Trump’s Campaign Manager Says The Polls Are ‘Askew’

Donald Trump’s new presidential campaign manager said Friday that public polls were underestimating support for the president, making a more academic version of his boss’ assertion that polls showing him badly trailing presumptive Democratic nominee Joe Biden are “fake.” 

“National polls keep getting it wrong,” said Bill Stepien, a former top aide to then-New Jersey Gov. Chris Christie who replaced Brad Parscale as Trump’s campaign manager last week. “National polls are often askew from what 2016 exit polls were.”

In a briefing for reporters, Stepien argued that many national and state-level surveys of the presidential race are undercounting Republicans, noting the percentage of Republican voters in many polling samples is lower than state percentages of registered Republican voters.

Pollsters typically do not weight their results to reflect states’ party registration breakdowns — as they often do with demographics like gender, race, age or education levels —because survey respondents often say they identify with a party different than the one they are registered with. For example, many voters in Appalachian regions registered as Democrats years ago, even though they hold conservative views and now consider themselves Republicans.

Stepien’s argument, in addition to echoing Trump’s recent claim that polls showing him losing were “fake in 2016, and now they’re even more fake,” also resembles an argument frequently trotted out to explain GOP presidential nominee Mitt Romney’s deficit against President Barack Obama in 2012. 

President Donald Trump has long argued that polls showing him trailing presumptive Democratic nominee Joe Biden are fake. His

President Donald Trump has long argued that polls showing him trailing presumptive Democratic nominee Joe Biden are fake. His advisers made a more advanced version of the argument on Friday.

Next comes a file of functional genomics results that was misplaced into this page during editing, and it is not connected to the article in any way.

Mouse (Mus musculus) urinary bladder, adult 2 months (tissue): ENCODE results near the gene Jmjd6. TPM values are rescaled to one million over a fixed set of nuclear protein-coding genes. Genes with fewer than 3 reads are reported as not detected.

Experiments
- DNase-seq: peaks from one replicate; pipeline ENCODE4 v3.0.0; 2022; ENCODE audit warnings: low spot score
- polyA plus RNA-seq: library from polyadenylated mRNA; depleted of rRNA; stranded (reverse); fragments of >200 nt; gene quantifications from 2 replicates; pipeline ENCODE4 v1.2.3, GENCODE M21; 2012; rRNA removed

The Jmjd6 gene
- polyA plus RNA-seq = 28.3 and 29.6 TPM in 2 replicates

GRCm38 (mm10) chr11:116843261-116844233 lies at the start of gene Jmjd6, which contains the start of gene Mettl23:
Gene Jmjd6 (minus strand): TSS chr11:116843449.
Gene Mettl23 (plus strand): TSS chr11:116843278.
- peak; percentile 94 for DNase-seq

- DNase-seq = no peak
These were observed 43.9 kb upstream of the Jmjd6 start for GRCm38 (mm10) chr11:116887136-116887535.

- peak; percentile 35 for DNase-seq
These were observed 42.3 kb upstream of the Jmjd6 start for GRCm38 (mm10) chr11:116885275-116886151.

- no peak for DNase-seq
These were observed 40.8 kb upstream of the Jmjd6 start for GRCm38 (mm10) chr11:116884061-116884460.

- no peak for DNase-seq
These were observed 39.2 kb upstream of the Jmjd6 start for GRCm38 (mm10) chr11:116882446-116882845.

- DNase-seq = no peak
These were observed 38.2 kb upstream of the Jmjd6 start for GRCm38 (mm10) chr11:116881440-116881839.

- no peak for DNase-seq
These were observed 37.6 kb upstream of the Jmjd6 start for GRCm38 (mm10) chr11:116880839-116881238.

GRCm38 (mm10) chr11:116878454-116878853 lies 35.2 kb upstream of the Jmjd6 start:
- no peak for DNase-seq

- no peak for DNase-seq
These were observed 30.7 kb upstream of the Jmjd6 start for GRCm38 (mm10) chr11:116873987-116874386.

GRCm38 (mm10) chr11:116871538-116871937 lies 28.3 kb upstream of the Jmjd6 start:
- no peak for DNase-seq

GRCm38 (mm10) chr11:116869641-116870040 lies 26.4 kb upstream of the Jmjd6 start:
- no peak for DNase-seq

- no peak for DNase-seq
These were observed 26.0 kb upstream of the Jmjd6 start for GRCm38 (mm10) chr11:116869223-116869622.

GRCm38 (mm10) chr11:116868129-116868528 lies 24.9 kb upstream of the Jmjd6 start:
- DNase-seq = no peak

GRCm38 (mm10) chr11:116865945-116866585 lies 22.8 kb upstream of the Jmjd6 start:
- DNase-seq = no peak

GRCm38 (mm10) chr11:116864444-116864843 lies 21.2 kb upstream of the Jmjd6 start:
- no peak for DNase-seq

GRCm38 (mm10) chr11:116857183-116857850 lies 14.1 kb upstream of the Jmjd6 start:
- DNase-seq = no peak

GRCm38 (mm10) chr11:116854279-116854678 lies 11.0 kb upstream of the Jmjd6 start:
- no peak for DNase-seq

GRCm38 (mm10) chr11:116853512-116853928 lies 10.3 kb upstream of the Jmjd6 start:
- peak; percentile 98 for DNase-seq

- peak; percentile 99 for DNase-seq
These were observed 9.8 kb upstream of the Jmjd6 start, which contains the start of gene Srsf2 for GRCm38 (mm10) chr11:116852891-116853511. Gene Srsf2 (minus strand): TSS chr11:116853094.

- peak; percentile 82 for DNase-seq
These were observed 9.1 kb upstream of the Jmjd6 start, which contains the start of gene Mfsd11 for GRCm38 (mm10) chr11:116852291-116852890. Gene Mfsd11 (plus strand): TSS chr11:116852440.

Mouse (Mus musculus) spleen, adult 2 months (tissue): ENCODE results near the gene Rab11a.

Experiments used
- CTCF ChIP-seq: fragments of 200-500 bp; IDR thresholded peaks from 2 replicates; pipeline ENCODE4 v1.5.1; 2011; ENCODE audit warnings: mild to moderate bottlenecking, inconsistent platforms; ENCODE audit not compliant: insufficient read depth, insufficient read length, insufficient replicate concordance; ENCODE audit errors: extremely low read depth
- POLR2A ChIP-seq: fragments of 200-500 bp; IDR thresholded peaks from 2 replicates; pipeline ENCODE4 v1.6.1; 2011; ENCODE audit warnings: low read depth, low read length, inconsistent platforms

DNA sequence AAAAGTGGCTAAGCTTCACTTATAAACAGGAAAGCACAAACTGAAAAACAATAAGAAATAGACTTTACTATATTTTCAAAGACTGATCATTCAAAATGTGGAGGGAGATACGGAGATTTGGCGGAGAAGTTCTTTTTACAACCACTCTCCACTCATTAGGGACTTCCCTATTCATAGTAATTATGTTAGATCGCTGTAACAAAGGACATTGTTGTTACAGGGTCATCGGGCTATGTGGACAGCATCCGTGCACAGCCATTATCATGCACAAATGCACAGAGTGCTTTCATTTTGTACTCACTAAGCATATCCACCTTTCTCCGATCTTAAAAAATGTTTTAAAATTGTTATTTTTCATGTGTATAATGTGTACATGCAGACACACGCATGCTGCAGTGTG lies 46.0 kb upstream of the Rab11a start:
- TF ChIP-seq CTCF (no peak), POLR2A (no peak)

Stepien predicted a “knock-down, drag-out fight to the very end” between Trump and Biden. He said the campaign was confident in its strategy and planning, noting it had deployed ground staffers for more than a year in key states like North Carolina. The Biden campaign only began rolling out state-level staffers in recent weeks. 

“We know here at our headquarters what our internal numbers say, and it’s why we exude the quiet confidence in our plan and in our mission,” Stepien said. 

He also mockingly invited the Biden campaign to pour resources into Georgia and Texas, two traditionally GOP-leaning states where surveys have shown a close race and where some Republicans have expressed concern about Trump’s standing in populous suburban counties. 

“I would invite the Biden campaign to play in Texas. They should play hard. They should go after Texas really, really heavily, spend a lot of money in the Dallas and Houston media markets,” he told reporters. “I’ll even buy their first ad.”

While Stepien was publicly bullish, the campaign’s spending tells a different tale about Trump’s standing in Georgia and Texas. Trump has already spent nearly $5 million on ads in Texas, according to the ad tracking service Kantar/CMAG, and $3 million in Georgia. Biden has spent just $1 million in Texas and $500,000 in Georgia.

Comments are closed.